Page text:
Editor's note: The Business Journal features profiles of North Bay construction projects that are complete or nearly so. Send details to jquackenbush@busjrnl.com or fax to 707-521-5292.

9200 Highway 128, Philo 95466; 707-895-3202; ww.goldeneyewinery.com

Owner: Duckhorn Wine Co., St. Helena

Description: a 25,000-square-foot pre-engineered metal wine production facility with barrel storage, laboratory, fermentation, bottling and offices. Production capacity is 50,000 cases per year.

Completion: July 2009

General contractor: Nordby Construction, Santa Rosa

Architect: Verdier Architects, Boonville

Engineering: civil - Ron Franz Engineering, Ukiah; electrical - Ray Slaughter & Associates, Petaluma; mechanical - The Engineering Partnership, Santa Rosa; structural (slab) - DLF Engineers and Contractors, Healdsburg

Cost: $5.2 million

Duckhorn Wine Co.'s new winery in Mendocino County's Anderson Valley winegrowing region has been registered with the U.S. Green Building Council for certification under the Leadership in Energy and Environmental Design rating system for new construction, or LEED-NC. Verdier Architects, which has designed a number of boutique wineries, and Zach Rasmuson, Goldeneye vice president, general manager and winemaker, aimed project features to achieve "silver" level certification, which is the second of four levels in the LEED system. If certified, it would be the first winery to earn that distinction in Mendocino County.

"I started here in 2003, and we embraced LEED from the outset," Mr. Rasmuson said. "It is easier to design for LEED than try to do it later."

The new winery replaces the one that has been operating in a wooden barn and metal buildings. Currently, 15,000 cases of the Goldeneye brand are produced on the property annually and 10,000 cases of the Migration brand.

Design features targeted at LEED certification include a 28-kilowatt solar electricity array to power the winery, an all-recycled-steel structure sourced through Soule Building Systems of Cotati, insulated panels for the building, cork linoleum floors in the offices instead of vinyl, removable entryway floormats integrated into the slab of the production facility, screening for windows, soil used from the site, low-flow fixtures, paints low in volatile organic compounds (VOC) and Forest Stewardship Council-certified redwood for board-and-batten siding and interior wainscoting.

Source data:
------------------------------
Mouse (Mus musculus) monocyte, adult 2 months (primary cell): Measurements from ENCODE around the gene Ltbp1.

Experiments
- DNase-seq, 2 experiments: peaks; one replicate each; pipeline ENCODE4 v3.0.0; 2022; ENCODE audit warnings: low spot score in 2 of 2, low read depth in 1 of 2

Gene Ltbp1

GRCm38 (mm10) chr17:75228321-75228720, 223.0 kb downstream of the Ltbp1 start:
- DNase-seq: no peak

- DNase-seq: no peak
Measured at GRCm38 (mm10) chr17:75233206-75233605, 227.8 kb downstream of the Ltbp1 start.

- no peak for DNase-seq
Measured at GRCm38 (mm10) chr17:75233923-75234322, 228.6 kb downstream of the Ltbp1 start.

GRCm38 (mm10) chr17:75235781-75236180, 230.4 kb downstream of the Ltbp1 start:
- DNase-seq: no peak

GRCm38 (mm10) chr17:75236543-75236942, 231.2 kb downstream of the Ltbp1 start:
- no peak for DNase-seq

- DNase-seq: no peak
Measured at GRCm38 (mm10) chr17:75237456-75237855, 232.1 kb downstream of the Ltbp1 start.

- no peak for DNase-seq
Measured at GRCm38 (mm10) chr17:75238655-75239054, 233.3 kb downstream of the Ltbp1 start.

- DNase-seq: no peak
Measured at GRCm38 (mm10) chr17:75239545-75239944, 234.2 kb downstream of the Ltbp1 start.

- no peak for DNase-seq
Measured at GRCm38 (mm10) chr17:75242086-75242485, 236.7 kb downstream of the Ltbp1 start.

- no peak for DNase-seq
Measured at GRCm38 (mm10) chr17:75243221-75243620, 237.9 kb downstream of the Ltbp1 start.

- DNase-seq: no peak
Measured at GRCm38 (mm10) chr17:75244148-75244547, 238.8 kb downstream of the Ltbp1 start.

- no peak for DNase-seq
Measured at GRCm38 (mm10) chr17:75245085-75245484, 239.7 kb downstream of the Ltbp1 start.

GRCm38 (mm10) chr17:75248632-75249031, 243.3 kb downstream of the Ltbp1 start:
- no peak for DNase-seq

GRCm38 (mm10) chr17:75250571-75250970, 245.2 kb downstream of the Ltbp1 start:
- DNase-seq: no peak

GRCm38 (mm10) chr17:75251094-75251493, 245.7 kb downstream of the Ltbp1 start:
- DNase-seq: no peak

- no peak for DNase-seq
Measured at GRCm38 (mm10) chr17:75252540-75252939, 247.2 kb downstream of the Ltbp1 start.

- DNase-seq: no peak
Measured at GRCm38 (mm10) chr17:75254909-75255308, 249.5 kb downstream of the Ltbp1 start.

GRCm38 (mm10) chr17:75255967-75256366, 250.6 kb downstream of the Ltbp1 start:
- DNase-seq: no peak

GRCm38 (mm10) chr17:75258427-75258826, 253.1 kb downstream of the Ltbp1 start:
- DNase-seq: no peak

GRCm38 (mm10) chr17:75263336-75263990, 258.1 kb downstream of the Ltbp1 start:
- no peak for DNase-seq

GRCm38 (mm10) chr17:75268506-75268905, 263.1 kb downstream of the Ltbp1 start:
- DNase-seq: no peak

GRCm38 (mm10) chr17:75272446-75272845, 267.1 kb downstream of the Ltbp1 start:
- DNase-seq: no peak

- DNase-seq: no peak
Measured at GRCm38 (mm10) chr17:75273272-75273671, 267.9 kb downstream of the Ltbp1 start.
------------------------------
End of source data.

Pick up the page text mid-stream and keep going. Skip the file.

In 2004 the Duckhorn family had 148 acres of second-growth redwood on a 202-acre vineyard property certified as a Smart Wood Forest, and wood for the planned winery was harvested and stored.

Another design feature of the new winery, important in the groundwater-thirsty Boonville area, is rainwater harvesting, according to Mr. Rasmuson. Gutters will direct rainwater to the ponds used for irrigation and frost-protection.

Design work on Goldeneye spanned five years, including the 2007 sale of a majority stake in the company to GI Partners. Construction started in August 2008 and ended July 1. The facility is set to be ready for the 2009 harvest.

The first Goldeneye vineyards were acquired in 1996, and now vineyard acreage totals 220. The first commercial vintage, 1997 Goldeneye pinot noir, was released in 2000.